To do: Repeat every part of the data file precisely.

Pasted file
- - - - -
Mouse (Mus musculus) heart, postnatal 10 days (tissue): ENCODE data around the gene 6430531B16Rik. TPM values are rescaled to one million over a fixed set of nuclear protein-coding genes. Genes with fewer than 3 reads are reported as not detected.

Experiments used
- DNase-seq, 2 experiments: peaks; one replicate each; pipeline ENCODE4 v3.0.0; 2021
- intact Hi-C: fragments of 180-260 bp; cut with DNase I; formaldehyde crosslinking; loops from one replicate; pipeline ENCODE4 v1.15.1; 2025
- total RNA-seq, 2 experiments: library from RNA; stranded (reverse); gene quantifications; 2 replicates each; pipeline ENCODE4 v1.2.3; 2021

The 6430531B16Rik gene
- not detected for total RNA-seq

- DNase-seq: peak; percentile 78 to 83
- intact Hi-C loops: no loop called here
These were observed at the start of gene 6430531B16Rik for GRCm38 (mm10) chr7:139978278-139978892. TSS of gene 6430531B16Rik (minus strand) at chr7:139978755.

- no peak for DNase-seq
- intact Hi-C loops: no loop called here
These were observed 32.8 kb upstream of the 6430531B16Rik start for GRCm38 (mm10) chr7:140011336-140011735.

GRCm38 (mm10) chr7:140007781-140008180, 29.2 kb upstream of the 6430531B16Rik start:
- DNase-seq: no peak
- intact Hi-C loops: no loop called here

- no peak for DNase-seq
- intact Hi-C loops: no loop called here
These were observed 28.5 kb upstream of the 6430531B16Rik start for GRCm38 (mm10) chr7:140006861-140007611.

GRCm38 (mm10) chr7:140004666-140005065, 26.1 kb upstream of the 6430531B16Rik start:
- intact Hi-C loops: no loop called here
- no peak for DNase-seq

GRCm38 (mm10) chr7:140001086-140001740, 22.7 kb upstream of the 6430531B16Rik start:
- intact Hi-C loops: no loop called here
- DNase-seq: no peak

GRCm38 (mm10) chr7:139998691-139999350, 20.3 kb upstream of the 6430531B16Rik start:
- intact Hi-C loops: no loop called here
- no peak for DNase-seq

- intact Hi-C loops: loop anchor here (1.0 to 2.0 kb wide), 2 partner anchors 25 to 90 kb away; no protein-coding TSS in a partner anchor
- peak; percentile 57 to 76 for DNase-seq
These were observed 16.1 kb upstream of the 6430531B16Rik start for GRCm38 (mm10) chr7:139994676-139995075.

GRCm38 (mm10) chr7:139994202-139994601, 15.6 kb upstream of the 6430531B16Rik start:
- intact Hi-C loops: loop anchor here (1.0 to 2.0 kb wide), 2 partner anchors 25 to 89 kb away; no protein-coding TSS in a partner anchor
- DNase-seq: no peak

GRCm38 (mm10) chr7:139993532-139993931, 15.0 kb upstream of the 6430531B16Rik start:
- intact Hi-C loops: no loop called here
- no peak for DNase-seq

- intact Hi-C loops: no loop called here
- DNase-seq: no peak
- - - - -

Mouse (Mus musculus) heart, postnatal 10 days (tissue): ENCODE data around the gene 6430531B16Rik. TPM values are rescaled to one million over a fixed set of nuclear protein-coding genes. Genes with fewer than 3 reads are reported as not detected.

Experiments used
- DNase-seq, 2 experiments: peaks; one replicate each; pipeline ENCODE4 v3.0.0; 2021
- intact Hi-C: fragments of 180-260 bp; cut with DNase I; formaldehyde crosslinking; loops from one replicate; pipeline ENCODE4 v1.15.1; 2025
- total RNA-seq, 2 experiments: library from RNA; stranded (reverse); gene quantifications; 2 replicates each; pipeline ENCODE4 v1.2.3; 2021

The 6430531B16Rik gene
- not detected for total RNA-seq

- DNase-seq: peak; percentile 78 to 83
- intact Hi-C loops: no loop called here
These were observed at the start of gene 6430531B16Rik for GRCm38 (mm10) chr7:139978278-139978892. TSS of gene 6430531B16Rik (minus strand) at chr7:139978755.

- no peak for DNase-seq
- intact Hi-C loops: no loop called here
These were observed 32.8 kb upstream of the 6430531B16Rik start for GRCm38 (mm10) chr7:140011336-140011735.

GRCm38 (mm10) chr7:140007781-140008180, 29.2 kb upstream of the 6430531B16Rik start:
- DNase-seq: no peak
- intact Hi-C loops: no loop called here

- no peak for DNase-seq
- intact Hi-C loops: no loop called here
These were observed 28.5 kb upstream of the 6430531B16Rik start for GRCm38 (mm10) chr7:140006861-140007611.

GRCm38 (mm10) chr7:140004666-140005065, 26.1 kb upstream of the 6430531B16Rik start:
- intact Hi-C loops: no loop called here
- no peak for DNase-seq

GRCm38 (mm10) chr7:140001086-140001740, 22.7 kb upstream of the 6430531B16Rik start:
- intact Hi-C loops: no loop called here
- DNase-seq: no peak

GRCm38 (mm10) chr7:139998691-139999350, 20.3 kb upstream of the 6430531B16Rik start:
- intact Hi-C loops: no loop called here
- no peak for DNase-seq

- intact Hi-C loops: loop anchor here (1.0 to 2.0 kb wide), 2 partner anchors 25 to 90 kb away; no protein-coding TSS in a partner anchor
- peak; percentile 57 to 76 for DNase-seq
These were observed 16.1 kb upstream of the 6430531B16Rik start for GRCm38 (mm10) chr7:139994676-139995075.

GRCm38 (mm10) chr7:139994202-139994601, 15.6 kb upstream of the 6430531B16Rik start:
- intact Hi-C loops: loop anchor here (1.0 to 2.0 kb wide), 2 partner anchors 25 to 89 kb away; no protein-coding TSS in a partner anchor
- DNase-seq: no peak

GRCm38 (mm10) chr7:139993532-139993931, 15.0 kb upstream of the 6430531B16Rik start:
- intact Hi-C loops: no loop called here
- no peak for DNase-seq

- intact Hi-C loops: no loop called here
- DNase-seq: no peak